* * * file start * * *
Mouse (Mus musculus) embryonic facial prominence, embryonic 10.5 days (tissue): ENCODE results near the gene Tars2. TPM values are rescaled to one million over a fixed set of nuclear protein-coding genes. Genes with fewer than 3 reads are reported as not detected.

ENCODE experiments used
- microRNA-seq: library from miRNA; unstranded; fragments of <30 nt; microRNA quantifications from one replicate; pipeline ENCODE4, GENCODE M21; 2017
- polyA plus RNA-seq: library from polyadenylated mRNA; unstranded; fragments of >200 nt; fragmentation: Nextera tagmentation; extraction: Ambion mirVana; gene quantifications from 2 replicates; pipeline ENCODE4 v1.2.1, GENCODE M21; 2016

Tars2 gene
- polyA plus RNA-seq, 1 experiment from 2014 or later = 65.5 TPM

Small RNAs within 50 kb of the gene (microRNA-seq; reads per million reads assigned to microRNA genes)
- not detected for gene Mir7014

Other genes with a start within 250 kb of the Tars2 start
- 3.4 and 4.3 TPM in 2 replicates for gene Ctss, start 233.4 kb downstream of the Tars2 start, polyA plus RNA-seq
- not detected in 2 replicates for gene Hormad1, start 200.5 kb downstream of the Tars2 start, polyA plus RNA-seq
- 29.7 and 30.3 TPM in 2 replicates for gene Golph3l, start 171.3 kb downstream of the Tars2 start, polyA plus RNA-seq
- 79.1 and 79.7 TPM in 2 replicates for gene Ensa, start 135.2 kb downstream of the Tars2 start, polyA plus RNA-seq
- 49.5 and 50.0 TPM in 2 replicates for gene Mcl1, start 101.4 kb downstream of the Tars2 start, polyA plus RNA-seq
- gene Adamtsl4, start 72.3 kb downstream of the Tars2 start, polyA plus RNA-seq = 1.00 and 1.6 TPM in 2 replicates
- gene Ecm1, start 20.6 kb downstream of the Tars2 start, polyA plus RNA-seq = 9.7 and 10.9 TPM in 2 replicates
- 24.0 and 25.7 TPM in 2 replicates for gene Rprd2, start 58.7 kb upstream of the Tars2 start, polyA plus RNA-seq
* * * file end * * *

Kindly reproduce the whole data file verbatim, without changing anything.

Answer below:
Mouse (Mus musculus) embryonic facial prominence, embryonic 10.5 days (tissue): ENCODE results near the gene Tars2. TPM values are rescaled to one million over a fixed set of nuclear protein-coding genes. Genes with fewer than 3 reads are reported as not detected.

ENCODE experiments used
- microRNA-seq: library from miRNA; unstranded; fragments of <30 nt; microRNA quantifications from one replicate; pipeline ENCODE4, GENCODE M21; 2017
- polyA plus RNA-seq: library from polyadenylated mRNA; unstranded; fragments of >200 nt; fragmentation: Nextera tagmentation; extraction: Ambion mirVana; gene quantifications from 2 replicates; pipeline ENCODE4 v1.2.1, GENCODE M21; 2016

Tars2 gene
- polyA plus RNA-seq, 1 experiment from 2014 or later = 65.5 TPM

Small RNAs within 50 kb of the gene (microRNA-seq; reads per million reads assigned to microRNA genes)
- not detected for gene Mir7014

Other genes with a start within 250 kb of the Tars2 start
- 3.4 and 4.3 TPM in 2 replicates for gene Ctss, start 233.4 kb downstream of the Tars2 start, polyA plus RNA-seq
- not detected in 2 replicates for gene Hormad1, start 200.5 kb downstream of the Tars2 start, polyA plus RNA-seq
- 29.7 and 30.3 TPM in 2 replicates for gene Golph3l, start 171.3 kb downstream of the Tars2 start, polyA plus RNA-seq
- 79.1 and 79.7 TPM in 2 replicates for gene Ensa, start 135.2 kb downstream of the Tars2 start, polyA plus RNA-seq
- 49.5 and 50.0 TPM in 2 replicates for gene Mcl1, start 101.4 kb downstream of the Tars2 start, polyA plus RNA-seq
- gene Adamtsl4, start 72.3 kb downstream of the Tars2 start, polyA plus RNA-seq = 1.00 and 1.6 TPM in 2 replicates
- gene Ecm1, start 20.6 kb downstream of the Tars2 start, polyA plus RNA-seq = 9.7 and 10.9 TPM in 2 replicates
- 24.0 and 25.7 TPM in 2 replicates for gene Rprd2, start 58.7 kb upstream of the Tars2 start, polyA plus RNA-seq